Lift the Fog of “Chemo Brain”

Lift the Fog of “Chemo Brain”

by Jamie Myers, PhD, RN, AOCNS

Do you sometimes have trouble remembering why you walked into a room, what was said during a recent conversation, or how to drive to a familiar place? Do you have difficulty paying attention, concentrating, or multitasking? Do you often misplace items, like your phone or your keys? Is it sometimes difficult for you to find the right word during conversation?

If you answered yes to any of these questions, you may be experiencing what the cancer community calls chemo brain. “Chemo brain” refers to the thinking and memory problems that cancer survivors experience during and after cancer treatment.

The Name Doesn’t Say It All

Though chemo brain is quite common among cancer survivors, the term can be misleading. Chemotherapy is not the sole cause of cancer-related cognitive dysfunction. These cognitive changes are a result of a complex combination of factors, including the cancer itself, the cancer treatment, and the body’s response to both.

Cancer, as well as many cancer treatments, can increase products of inflammation within the bloodstream. These products are known to be associated with changes in cognitive function. They can also cause fatigue and mood disorders, such as depression. Likewise, certain types of surgery and medications used to treat cancer can cause a rapid decrease in hormones that are important to cognitive function. Additionally, cancer treatment often is associated with sleep disturbance, which can contribute to cognitive difficulties. All these factors, along with the anxiety that can accompany a cancer diagnosis, play a role in the cognitive changes cancer survivors often experience.

Though chemo brain is quite common among cancer survivors, the term can be misleading. Chemotherapy is not the sole cause of cancer-related cognitive dysfunction.

What You Can Do to Help Manage Your Chemo Brain

Currently, there is no established standard of care for preventing or treating chemo brain. However, researchers are working hard to develop and test interventions to manage these cognitive changes. This research is promising in several areas.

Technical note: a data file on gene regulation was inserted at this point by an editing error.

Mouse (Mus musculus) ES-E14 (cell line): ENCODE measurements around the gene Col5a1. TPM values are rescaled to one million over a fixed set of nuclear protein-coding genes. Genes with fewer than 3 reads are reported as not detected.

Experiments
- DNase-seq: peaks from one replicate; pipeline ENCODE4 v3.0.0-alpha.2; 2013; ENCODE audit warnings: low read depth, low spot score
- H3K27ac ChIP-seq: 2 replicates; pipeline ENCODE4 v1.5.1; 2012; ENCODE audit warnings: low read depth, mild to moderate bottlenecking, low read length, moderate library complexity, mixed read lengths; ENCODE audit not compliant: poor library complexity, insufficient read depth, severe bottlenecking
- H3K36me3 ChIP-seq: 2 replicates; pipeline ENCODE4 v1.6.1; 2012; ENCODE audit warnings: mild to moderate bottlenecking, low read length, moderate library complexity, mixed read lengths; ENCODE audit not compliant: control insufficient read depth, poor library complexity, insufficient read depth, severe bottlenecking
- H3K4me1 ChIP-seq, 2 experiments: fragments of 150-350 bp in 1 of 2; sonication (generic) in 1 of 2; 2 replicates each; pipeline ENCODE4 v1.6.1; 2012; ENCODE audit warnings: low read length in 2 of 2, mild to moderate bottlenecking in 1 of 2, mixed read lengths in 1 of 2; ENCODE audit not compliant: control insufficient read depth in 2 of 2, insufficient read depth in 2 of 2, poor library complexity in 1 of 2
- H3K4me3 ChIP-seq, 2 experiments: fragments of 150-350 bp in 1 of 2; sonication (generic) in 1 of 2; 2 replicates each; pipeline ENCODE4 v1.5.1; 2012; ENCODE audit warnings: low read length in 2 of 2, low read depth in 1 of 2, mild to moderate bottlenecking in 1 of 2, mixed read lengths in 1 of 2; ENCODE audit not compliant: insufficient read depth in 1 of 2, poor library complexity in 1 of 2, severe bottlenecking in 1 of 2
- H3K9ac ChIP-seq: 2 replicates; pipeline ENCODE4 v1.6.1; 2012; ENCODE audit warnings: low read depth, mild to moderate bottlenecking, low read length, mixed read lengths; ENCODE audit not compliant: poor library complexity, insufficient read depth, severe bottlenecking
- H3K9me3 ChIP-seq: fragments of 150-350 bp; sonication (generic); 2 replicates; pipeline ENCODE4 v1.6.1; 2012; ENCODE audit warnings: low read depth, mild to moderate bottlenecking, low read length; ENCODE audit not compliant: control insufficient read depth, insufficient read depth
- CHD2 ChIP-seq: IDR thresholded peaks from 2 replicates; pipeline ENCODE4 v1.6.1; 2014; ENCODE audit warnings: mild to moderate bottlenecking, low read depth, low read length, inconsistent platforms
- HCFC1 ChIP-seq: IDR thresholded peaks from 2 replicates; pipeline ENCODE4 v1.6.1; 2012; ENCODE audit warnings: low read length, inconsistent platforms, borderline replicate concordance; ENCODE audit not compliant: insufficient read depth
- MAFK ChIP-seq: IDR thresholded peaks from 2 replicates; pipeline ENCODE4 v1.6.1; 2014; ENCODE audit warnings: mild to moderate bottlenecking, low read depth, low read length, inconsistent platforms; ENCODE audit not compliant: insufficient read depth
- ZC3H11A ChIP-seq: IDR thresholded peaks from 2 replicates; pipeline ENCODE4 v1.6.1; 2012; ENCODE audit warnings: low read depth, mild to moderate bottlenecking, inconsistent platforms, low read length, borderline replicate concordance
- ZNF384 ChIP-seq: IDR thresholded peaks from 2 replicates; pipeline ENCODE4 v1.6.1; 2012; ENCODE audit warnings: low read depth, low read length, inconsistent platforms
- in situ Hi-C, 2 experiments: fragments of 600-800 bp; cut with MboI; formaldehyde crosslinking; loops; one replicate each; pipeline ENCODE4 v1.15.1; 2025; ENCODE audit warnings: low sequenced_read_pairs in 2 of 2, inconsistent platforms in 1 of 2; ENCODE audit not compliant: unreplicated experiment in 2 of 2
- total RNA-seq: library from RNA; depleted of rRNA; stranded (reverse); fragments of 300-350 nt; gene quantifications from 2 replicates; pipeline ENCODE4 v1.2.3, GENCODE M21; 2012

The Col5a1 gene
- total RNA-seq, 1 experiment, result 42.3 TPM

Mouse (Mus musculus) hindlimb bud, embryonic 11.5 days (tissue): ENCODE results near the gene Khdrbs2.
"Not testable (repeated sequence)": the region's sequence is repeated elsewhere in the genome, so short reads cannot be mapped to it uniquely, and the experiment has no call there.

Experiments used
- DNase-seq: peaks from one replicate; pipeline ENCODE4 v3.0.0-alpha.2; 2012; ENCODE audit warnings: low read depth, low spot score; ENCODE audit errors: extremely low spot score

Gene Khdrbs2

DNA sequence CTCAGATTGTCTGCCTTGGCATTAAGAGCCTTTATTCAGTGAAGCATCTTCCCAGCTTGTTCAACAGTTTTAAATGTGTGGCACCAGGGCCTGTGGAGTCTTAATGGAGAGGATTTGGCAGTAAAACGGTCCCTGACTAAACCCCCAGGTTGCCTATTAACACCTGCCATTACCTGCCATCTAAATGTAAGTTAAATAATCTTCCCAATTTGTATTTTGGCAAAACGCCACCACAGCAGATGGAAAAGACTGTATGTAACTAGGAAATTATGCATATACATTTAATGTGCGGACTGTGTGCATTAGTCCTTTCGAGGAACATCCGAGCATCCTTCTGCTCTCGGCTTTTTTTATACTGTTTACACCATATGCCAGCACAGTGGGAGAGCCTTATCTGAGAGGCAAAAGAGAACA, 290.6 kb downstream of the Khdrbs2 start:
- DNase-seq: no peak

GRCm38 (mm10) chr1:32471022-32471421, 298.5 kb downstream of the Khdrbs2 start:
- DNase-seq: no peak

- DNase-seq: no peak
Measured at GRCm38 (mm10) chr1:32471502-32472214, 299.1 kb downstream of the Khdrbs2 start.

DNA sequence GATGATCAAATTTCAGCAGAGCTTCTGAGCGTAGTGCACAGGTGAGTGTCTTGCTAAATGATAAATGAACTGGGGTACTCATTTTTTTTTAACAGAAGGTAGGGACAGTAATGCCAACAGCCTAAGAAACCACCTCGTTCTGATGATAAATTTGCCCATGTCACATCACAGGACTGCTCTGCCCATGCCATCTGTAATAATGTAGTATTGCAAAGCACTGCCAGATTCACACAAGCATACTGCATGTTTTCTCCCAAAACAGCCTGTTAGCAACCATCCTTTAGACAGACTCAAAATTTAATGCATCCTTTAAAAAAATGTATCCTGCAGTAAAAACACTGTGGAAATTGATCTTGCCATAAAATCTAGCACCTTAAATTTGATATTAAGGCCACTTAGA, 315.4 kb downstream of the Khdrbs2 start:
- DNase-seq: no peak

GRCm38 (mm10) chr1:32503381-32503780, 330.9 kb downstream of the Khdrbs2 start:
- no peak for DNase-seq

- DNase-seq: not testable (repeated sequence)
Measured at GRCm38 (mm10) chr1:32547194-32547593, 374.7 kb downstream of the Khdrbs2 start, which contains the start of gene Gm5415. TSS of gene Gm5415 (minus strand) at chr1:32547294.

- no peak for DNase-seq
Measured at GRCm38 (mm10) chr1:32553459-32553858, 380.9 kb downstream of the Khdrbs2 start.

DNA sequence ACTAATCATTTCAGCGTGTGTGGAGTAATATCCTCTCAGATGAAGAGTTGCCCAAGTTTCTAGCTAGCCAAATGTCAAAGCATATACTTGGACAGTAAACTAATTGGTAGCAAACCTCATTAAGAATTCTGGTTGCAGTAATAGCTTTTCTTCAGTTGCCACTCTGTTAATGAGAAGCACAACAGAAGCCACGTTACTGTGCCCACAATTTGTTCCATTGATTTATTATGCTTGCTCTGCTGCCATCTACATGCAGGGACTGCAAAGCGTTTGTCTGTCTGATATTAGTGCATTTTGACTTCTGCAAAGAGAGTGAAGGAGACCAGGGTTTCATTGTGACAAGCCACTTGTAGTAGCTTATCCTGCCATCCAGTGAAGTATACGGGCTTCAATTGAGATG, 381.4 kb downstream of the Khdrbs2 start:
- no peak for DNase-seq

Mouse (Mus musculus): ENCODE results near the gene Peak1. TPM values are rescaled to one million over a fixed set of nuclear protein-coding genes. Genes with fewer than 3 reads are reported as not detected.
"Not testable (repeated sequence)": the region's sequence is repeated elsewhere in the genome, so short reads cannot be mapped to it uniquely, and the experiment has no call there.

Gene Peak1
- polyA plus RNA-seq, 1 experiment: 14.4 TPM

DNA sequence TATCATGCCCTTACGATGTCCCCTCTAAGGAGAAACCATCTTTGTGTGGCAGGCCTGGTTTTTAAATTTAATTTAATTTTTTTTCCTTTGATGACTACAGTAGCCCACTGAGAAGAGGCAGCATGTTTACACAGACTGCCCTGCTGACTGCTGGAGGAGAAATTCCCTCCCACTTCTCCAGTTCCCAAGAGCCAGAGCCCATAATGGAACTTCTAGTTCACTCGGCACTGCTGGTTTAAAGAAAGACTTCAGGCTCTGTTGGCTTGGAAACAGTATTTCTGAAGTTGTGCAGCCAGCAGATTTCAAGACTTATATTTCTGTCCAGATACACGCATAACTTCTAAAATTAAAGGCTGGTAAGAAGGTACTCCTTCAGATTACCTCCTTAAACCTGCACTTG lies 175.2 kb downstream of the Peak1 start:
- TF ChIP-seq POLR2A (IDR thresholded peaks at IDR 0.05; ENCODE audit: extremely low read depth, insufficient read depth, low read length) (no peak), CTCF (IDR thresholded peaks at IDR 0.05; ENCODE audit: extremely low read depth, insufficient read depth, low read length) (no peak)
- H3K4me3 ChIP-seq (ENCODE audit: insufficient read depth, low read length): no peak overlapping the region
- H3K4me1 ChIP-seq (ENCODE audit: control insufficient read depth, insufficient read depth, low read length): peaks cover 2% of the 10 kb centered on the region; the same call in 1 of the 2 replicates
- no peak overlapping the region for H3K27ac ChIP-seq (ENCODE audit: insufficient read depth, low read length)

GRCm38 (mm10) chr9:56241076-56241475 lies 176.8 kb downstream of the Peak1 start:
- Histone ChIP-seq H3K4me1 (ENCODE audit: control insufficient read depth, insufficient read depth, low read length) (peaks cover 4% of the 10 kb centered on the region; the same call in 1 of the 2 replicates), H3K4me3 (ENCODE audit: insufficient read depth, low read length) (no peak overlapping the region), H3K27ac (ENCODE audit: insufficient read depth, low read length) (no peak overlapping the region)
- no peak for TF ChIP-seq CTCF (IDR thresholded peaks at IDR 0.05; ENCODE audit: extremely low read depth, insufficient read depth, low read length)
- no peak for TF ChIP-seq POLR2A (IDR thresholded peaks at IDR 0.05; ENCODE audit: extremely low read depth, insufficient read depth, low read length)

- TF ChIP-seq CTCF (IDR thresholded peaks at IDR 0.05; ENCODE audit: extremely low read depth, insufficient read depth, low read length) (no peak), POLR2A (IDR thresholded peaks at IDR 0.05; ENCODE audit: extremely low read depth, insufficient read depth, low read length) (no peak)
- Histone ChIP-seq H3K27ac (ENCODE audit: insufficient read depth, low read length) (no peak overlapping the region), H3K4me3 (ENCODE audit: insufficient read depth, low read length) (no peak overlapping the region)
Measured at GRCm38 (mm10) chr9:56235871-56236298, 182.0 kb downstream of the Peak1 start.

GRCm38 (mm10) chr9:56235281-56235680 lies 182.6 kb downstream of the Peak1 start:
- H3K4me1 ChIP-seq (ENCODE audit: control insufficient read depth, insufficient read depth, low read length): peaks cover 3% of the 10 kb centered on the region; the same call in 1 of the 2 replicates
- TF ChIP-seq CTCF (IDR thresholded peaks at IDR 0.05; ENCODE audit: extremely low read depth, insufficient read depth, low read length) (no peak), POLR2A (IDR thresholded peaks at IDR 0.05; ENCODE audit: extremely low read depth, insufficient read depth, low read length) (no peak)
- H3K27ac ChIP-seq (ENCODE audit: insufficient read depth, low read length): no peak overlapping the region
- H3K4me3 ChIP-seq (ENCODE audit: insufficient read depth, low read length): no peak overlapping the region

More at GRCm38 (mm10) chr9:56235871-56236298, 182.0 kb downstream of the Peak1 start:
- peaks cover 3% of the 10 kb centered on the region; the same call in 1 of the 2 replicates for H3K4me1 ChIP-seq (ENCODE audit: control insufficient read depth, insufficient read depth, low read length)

Based on the evidence we currently have, researchers believe there are a few things you can do to help manage chemo brain and improve your memory, concentration, and processing speed.


Regular exercise has been shown to reduce fatigue, improve sleep, and decrease recurrence for some types of cancer. Research indicates that exercise may also help reduce the products of inflammation in the blood that are associated with changes in cognitive function. Likewise, research has shown that regular exercise increases other products in the blood that are needed for good cognitive function. The National Comprehensive Cancer Network recommends that cancer survivors get 150 to 300 minutes of moderate exercise, or 75 minutes of vigorous exercise, each week.

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The practice of mindfulness also has been shown to reduce stress and improve sleep. Mindfulness is the act of being present in the moment and aware of your thoughts, feelings, and bodily sensations without judgement. Mindfulness practices, such as meditation, often involve a focus on one’s breath and an attempt to clear the mind. Interestingly, mindfulness and forms of mindfulness-based exercise, such as yoga, tai chi, and qigong, have been shown to reduce the body’s stress response, including decreasing the products of inflammation in the blood. Some research has shown that mindfulness and mindfulness-based exercise may help to improve cognitive function.